|May-07-06|| ||chancho: 37...Bg6 38.Qf4+ Kh5 39.Qh4#|
|Dec-28-14|| ||offramp: http://www.newyorker.com/magazine/1...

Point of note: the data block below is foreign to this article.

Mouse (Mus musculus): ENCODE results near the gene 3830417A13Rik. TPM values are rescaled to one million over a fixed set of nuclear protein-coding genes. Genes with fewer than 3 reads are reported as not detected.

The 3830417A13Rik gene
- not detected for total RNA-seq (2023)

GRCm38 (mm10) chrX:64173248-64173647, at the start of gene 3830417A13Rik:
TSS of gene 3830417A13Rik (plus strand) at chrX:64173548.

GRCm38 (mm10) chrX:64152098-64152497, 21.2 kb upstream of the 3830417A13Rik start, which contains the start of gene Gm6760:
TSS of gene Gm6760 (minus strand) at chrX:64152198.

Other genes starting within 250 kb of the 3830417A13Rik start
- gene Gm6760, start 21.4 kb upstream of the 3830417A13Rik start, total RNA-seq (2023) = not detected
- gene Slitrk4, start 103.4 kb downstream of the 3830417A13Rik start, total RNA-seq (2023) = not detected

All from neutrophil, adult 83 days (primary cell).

<Talk story about a chess match between Samuel Reshevsky and Pal Benko, both Grand Masters, at the Manhattan Chess Club, on W. 64 St. Permission to watch was granted by Hans Kmoch, secretary of the club. The winner was to get a prize known as the George P. Edgar Trophy, which is a silver cup presented by a local stockbroker and chess player. The trophy is to pass from winner to winner each year. There is to be a prize of $1,000 to the winner and $500 to the runner-up, both sums from Mr. Edgar. In the inaugural match, Reshevsky won 3 games, Benko won one, & there were three draws. Benko, who is 32, became a Grand Master 5 years ago, he is a clerk in Wall Street. He was captain of a Hungarian chess team that journeyed to Iceland in 1957 to play a match, and as soon as the match was over he defected to this country. Writer asked Benko if he ever resorted to psychological ploys to help win a match. He said a Grand Master who employed such tactics wasn't worth a pawn. This particular match [sic - game is meant] ended in a draw. A couple of days later Kmoch called to say that this series had been won by Reshevsky.>
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